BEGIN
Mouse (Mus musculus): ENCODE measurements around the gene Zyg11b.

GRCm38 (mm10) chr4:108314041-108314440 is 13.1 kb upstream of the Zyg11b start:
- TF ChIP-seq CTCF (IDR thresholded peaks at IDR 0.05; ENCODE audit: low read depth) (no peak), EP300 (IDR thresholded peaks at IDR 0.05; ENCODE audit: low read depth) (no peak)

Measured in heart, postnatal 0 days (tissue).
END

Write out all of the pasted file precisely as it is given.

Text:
Mouse (Mus musculus): ENCODE measurements around the gene Zyg11b.

GRCm38 (mm10) chr4:108314041-108314440 is 13.1 kb upstream of the Zyg11b start:
- TF ChIP-seq CTCF (IDR thresholded peaks at IDR 0.05; ENCODE audit: low read depth) (no peak), EP300 (IDR thresholded peaks at IDR 0.05; ENCODE audit: low read depth) (no peak)

Measured in heart, postnatal 0 days (tissue).